There are a lot of plants that bear the name rose without being related to actual roses. A great example is the Rose of Sharon (Hibiscus syriacus), a wonderful addition to gardens as far north as zone 5.
These plants, also referred to as Althea bushes, are attractive and non-toxic to pets (and the flowers are edible). Yet there can often be some confusion regarding these plants due in no small part to their name.
A major example is how different plants in the Hibiscus and Rosa genera are about pest resistance. That said, let’s take a look at how this species (and its cultivars) handle one of the most frustrating garden pests out there.
Is The Rose Of Sharon Deer Resistant?
Rose of Sharon is considered highly resistant to deer attacks, although this doesn’t mean it’s immune.
Understanding resistance can help ensure that your prized rose of Sharon remains safe.
What Does “Deer Resistant” REALLY Mean?
When we say that a plant is resistant to a pest, that doesn’t equate to immunity.
In fact, a hungry enough deer will even eat plants that it knows can kill it.
Rutgers University developed a 4-category system to determine how likely deer will attack a plant.
The categories are as follows:
- Rarely Damaged
- Seldom Severely Damaged
- Occasionally Severely Damaged
- Frequently Severely Damaged
Note how there’s no category for “never damaged.” Rose of Sharon falls under the category of Seldom Severely Damaged.
The reasons it’s not very attractive to deer are actually the same reason these plants are attractive to us.
For example, deer prefer tender, herbaceous plants, but the Rose of Sharon is a woody plant.
The fragrance of their blooms is pleasant to us but overwhelming to deer with a much more sensitive sense of smell.
While these may seem minor details to you or me, it’s like having someone offer you a gourmet salad instead of wiping essential oils under your nostrils, then handing you a bunch of raw, uncooked, dried-out vegetables.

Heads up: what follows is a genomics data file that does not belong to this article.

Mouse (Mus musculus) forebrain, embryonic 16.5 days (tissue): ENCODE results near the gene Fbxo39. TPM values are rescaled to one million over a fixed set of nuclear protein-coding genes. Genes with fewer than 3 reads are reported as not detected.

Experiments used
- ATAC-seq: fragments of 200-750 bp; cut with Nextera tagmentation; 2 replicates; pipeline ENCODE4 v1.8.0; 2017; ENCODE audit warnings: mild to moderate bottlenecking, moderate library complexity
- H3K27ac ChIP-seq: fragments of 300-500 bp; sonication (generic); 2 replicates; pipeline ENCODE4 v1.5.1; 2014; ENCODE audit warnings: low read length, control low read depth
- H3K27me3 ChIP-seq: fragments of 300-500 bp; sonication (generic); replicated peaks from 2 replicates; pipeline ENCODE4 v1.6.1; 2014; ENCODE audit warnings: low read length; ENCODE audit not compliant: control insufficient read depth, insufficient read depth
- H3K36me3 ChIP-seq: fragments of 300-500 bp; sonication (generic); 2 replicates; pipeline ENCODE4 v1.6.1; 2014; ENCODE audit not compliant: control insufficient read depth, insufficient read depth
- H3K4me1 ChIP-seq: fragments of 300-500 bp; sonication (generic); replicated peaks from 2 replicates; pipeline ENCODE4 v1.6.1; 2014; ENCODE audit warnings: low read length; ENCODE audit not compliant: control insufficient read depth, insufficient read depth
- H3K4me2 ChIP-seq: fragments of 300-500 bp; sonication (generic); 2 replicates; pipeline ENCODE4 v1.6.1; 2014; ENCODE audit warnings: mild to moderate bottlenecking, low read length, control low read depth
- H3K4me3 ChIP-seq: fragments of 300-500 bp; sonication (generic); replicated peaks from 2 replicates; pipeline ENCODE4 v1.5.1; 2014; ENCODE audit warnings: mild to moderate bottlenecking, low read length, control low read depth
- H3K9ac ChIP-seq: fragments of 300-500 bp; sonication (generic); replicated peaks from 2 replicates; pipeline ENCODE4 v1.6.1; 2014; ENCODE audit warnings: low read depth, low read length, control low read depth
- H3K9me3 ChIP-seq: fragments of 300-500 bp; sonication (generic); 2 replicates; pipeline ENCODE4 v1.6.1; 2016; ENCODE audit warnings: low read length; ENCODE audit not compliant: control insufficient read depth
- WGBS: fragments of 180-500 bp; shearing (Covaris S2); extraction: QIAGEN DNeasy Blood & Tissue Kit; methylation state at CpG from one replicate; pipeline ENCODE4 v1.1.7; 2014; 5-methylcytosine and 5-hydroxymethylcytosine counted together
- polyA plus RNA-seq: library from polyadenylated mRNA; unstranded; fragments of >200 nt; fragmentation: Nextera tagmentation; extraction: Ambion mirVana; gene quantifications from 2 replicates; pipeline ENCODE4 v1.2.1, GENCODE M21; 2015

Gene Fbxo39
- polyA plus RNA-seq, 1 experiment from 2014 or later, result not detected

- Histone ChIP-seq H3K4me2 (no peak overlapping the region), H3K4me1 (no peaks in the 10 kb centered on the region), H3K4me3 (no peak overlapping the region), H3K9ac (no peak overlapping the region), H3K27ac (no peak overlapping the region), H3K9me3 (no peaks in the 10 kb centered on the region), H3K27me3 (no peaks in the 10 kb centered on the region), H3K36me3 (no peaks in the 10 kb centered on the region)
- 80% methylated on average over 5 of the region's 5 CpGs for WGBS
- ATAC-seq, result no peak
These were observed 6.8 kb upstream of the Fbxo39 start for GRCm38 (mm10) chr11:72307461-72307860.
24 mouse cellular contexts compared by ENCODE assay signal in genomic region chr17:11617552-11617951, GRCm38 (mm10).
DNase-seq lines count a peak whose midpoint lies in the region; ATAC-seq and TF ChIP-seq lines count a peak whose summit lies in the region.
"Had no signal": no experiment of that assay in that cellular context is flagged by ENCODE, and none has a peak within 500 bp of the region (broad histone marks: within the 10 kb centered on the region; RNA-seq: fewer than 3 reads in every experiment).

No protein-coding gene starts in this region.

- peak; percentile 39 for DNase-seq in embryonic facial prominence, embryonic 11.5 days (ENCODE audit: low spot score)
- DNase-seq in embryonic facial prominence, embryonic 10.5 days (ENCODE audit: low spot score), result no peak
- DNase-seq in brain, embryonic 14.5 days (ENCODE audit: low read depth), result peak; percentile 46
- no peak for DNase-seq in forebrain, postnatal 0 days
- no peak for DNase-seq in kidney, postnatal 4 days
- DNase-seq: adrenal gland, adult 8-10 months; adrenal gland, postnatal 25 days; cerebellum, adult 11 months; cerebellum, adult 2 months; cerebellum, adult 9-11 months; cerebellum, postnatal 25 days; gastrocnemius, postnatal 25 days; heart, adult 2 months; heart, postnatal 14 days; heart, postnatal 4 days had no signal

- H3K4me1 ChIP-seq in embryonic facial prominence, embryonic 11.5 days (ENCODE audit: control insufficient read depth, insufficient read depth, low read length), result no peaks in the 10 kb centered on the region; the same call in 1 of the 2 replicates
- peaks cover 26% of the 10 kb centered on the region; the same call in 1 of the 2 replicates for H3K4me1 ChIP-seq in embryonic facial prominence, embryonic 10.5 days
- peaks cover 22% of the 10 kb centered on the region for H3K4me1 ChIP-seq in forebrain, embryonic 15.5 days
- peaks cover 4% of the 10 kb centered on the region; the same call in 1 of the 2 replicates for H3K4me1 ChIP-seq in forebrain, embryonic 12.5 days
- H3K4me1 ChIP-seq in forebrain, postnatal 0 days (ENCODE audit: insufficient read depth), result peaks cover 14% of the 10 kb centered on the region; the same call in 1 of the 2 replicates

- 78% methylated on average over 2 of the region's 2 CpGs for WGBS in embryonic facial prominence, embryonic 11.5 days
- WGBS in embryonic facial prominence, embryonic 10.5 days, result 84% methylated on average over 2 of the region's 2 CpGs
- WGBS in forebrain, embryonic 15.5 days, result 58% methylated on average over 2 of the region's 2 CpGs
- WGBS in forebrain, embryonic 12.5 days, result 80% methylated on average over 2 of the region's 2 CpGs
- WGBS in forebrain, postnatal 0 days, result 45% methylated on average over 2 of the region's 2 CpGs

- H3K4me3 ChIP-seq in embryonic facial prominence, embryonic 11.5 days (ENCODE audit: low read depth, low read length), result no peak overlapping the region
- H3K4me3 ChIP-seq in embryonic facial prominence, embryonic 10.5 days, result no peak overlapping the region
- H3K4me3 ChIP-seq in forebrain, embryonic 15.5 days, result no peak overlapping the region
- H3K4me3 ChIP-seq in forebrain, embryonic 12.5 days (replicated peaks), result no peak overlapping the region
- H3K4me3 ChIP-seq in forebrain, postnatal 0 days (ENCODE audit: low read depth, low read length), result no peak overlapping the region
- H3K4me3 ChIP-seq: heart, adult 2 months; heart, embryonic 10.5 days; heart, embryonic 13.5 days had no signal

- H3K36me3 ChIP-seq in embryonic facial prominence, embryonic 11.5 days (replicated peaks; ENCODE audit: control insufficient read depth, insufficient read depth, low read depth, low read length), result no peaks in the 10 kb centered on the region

Why Deer Might Attack Your Rose Of Sharon?
But wait, if deer don’t like the Rose of Sharon, why would they still attack it?
The most common reason is a lack of alternatives, especially in later fall or winter when the more herbaceous plants have died back.
At this point, it’s a matter of “eat what’s on the plate or starve.” However, spring is another time when your bush may be at risk.
During this time, the plant is sending out plenty of new, tender shoots, and there are no pungent blooms to put up with.
In most cases, a deer will have a nibble or two but focus on other, more interesting plants nearby.
However, when options are limited or other, tastier plants are more difficult to get to, a deer will begin to eye your rose of Sharon as a valid option.
Will Rose of Sharon Recover from a Deer Attack?
In most cases, yes. These plants are quite hardy and can usually begin to form new growth soon after the attack – often even after blooming has begun.
If it’s already late in the year, you might not see new growth until the plant comes out of hibernation the following spring.
However, mature plants have the best chances of a full recovery, and whole young plants bear the highest risk if severely damaged.
Related: Why Are My Rose of Sharon Leaves Turning Yellow?
Ways To Protect Your Rose Of Sharon From Deer
By far, the most effective defense is often the least practical – a fence.
Deer can jump quite high, meaning the necessary fence height may violate local ordinances in many urban or rural areas.
Additionally, a single fence needs to lean outwards, either at the top or (preferably) for its entire height, which can mess with a deer’s ability to judge the fence size but also means the fence may be an eyesore.
However, a hall, sturdy wire fence with an angled top can be the best option for your property if you can add one.
You can also use repellents such as urine crystals or pepper sprays, but these have limited use and must be reapplied every few days or after it rains.
But a good alternative to repellents is to use companion planting.
This is the practice of taking plants with similar care needs but providing benefits to each other and planting them together.
Some good companion options for the Rose of Sharon that help repel deer include thorny bushes, groundcovers (like many types of rose), or strong-scented plants.
Most kitchen herbs can be too smelly for deer, rabbits, and other pests. These include:
Ornamental alliums are another great option, as these plants (of which garlic and onions are edible species) have a garlic or onion scent that we barely notice but are highly pungent to deer.
Meanwhile, their whimsical Seuss-like umbals add to just about any garden setting, making them as attractive as they are effective.